4. Good stories are about people, not abstract concepts like science. “An Inconvenient Truth” was essentially a quest narrative starring Al Gore. The mad-scientist genre is just the standard “powerful person falls from grace through hubris” and the medical shows are interpersonal soap operas with romance and betrayals as drivers. So I think the question is, “How can we fit good science into a classic form of narrative?”

  5. I’m a big fan of Numb3rs, and I’d suggest it for an example of Hollywood doing science with at least a reasonable amount of attention to detail. Sure, there’s plenty of poetic license, but the math used on that show is real, and it’s going into its fifth season….

  6. Although I disagree with Miriam’s premise that
    Good stories are about people, not abstract concepts like science.

    it did remind me of Lorenzo’s Oil. Lorenzo died recently and there was some discussion of the impact on the Genetic Alliance mailing list, with very appreciative memories of this family’s quest and the recognition for rare diseases.

    I can become totally engrossed in well-done space stories, genetics stories, nature stories….may be my phenotype, though.

  7. Goatboy

    I don’t think I agree with any of your pieces of positive evidence.

    1/ A politician was needed to make An Inconvenient Truth, not scientists and I don’t see any evidence that the global warming debate has changed because of it (maybe in America it has, in Europe the major companies are still just Greenwashing; just like they were five years ago).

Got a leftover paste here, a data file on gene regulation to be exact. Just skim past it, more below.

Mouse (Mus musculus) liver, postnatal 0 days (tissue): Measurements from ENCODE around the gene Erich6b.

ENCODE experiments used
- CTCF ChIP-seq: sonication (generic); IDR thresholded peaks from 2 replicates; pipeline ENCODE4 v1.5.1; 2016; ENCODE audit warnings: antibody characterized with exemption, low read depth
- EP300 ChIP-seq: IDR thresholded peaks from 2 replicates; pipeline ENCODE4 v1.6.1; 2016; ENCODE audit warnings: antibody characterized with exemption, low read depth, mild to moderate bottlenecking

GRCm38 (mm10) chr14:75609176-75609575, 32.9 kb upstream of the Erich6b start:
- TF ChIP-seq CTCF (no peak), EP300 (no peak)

2/ CSI/Grey’s anatomy are, at best, science porn, not science. In CSI, especially the latter two franchises, they might as well have the characters cast horoscopes and read entrails as run their amazing super speed DNA tests; it would make no appreciable difference to the plots. While I’m not opposed to science porn, per-se, I would hope for it to be a great deal more hardcore than what is currently on offer (“Hi, I’m here to fix your particle accelerator….”)

    3/ There certainly is something anti-science in Hollywood; the cult of celebrity itself. It’s really nice when people like Brad Pitt weigh in on the side of the science, hell I wish more of them did it, but promoting Stem Cell research off of Brad Pitt is no difference at all from the Anti-vax crowd being fronted by an ex-Playboy Model. I realise there’s nothing science can really do about this and so maybe we’d better recruit as many damn celebrities as possible, but that path holds only a pyrrhic victory for science at best (and what if Brad changed his mind?).

    However among your negative points, I would actually cite the performance of Expelled as evidence for there being good prospects for science.

    We can’t stop the anti-science from spending their money on attacking reason, but, when they spend (at least) $10m on that purpose, we should be very relieved they get so little for their money.

  8. Grey’s Anatomy should flip. It throws in a lot of wo-wo (mind-readers come to mind). Eli Stone is full of woo-woo. Usually the shows pit “Faith” vs. “Science” and have “Faith” win. Ghost Whisper goes with the paranormal. All in all, I don’t think science does well.

  9. Mike